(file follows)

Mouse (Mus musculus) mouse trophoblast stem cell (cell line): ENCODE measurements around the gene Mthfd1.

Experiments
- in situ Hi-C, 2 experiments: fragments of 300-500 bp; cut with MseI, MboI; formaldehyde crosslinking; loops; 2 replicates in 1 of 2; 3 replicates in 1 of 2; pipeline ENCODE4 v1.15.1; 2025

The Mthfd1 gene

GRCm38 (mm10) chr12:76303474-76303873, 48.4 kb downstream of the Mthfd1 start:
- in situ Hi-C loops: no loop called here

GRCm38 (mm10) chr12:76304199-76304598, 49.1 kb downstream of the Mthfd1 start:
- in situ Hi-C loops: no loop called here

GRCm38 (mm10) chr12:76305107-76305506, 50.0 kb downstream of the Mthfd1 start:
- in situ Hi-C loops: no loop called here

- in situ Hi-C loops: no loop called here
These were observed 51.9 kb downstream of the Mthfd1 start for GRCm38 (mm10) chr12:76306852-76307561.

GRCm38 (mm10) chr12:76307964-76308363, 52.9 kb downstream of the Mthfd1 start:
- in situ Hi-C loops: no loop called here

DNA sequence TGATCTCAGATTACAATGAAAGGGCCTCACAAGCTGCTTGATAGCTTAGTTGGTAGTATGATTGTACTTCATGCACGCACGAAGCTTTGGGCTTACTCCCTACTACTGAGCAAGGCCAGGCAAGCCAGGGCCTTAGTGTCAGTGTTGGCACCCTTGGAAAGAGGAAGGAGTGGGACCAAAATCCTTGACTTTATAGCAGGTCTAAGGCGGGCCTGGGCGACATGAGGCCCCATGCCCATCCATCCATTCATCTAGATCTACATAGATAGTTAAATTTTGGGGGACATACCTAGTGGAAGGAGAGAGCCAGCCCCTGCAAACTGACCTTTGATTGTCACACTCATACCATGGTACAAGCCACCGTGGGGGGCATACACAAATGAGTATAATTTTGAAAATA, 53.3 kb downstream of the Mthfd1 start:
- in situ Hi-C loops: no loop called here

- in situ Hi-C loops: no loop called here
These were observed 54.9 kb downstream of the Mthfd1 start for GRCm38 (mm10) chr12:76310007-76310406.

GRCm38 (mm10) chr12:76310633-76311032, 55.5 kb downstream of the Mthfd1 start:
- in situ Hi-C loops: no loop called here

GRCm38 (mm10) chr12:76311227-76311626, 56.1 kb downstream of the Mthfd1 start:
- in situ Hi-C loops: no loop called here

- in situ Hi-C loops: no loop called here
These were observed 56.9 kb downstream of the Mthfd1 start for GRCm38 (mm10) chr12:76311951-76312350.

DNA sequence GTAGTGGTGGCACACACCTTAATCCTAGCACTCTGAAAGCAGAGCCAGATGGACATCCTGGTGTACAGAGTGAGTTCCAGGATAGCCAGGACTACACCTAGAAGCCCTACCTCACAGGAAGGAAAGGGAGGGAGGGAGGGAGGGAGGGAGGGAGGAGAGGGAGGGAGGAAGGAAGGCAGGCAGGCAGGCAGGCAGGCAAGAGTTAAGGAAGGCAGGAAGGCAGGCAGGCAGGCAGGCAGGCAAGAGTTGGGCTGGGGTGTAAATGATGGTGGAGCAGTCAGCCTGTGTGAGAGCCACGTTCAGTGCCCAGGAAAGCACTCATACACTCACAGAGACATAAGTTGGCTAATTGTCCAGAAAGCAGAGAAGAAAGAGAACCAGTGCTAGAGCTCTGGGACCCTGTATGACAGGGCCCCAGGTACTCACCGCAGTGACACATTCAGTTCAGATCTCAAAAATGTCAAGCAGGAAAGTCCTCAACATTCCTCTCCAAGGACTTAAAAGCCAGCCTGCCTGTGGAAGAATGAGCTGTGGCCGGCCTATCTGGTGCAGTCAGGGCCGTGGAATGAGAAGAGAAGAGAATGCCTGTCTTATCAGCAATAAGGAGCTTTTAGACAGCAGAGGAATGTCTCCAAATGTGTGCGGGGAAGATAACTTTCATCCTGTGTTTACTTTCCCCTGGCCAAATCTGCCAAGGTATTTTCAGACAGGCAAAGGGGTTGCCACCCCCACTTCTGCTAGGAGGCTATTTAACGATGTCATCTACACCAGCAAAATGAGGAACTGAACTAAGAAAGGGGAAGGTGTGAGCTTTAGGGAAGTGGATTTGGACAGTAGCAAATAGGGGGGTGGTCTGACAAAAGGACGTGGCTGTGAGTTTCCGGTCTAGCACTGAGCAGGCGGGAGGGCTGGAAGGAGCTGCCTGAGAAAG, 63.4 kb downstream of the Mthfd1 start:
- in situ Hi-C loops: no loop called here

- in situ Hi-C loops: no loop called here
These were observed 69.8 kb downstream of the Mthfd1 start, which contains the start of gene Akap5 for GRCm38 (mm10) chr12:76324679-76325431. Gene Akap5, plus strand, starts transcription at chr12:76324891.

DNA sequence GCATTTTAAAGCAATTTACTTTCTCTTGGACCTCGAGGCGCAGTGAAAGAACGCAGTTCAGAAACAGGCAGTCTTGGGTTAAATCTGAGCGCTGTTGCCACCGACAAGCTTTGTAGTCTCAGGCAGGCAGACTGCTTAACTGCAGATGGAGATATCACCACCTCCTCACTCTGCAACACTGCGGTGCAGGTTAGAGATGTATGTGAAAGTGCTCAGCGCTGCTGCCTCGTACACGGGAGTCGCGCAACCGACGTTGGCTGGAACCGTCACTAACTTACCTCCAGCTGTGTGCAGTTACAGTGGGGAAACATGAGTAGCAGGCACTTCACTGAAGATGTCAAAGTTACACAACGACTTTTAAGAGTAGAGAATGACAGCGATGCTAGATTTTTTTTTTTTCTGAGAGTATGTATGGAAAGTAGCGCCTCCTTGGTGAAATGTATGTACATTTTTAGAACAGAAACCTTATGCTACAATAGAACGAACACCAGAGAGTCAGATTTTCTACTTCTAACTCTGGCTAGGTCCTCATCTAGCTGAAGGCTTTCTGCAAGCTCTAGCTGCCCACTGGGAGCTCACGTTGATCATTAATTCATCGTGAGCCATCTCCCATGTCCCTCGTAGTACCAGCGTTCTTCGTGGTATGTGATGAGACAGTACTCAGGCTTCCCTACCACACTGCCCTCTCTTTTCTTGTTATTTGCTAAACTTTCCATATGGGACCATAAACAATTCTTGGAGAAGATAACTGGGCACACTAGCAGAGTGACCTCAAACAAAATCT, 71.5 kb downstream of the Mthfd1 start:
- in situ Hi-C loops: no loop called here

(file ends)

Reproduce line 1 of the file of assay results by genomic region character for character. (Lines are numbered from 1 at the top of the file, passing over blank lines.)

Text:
Mouse (Mus musculus) mouse trophoblast stem cell (cell line): ENCODE measurements around the gene Mthfd1.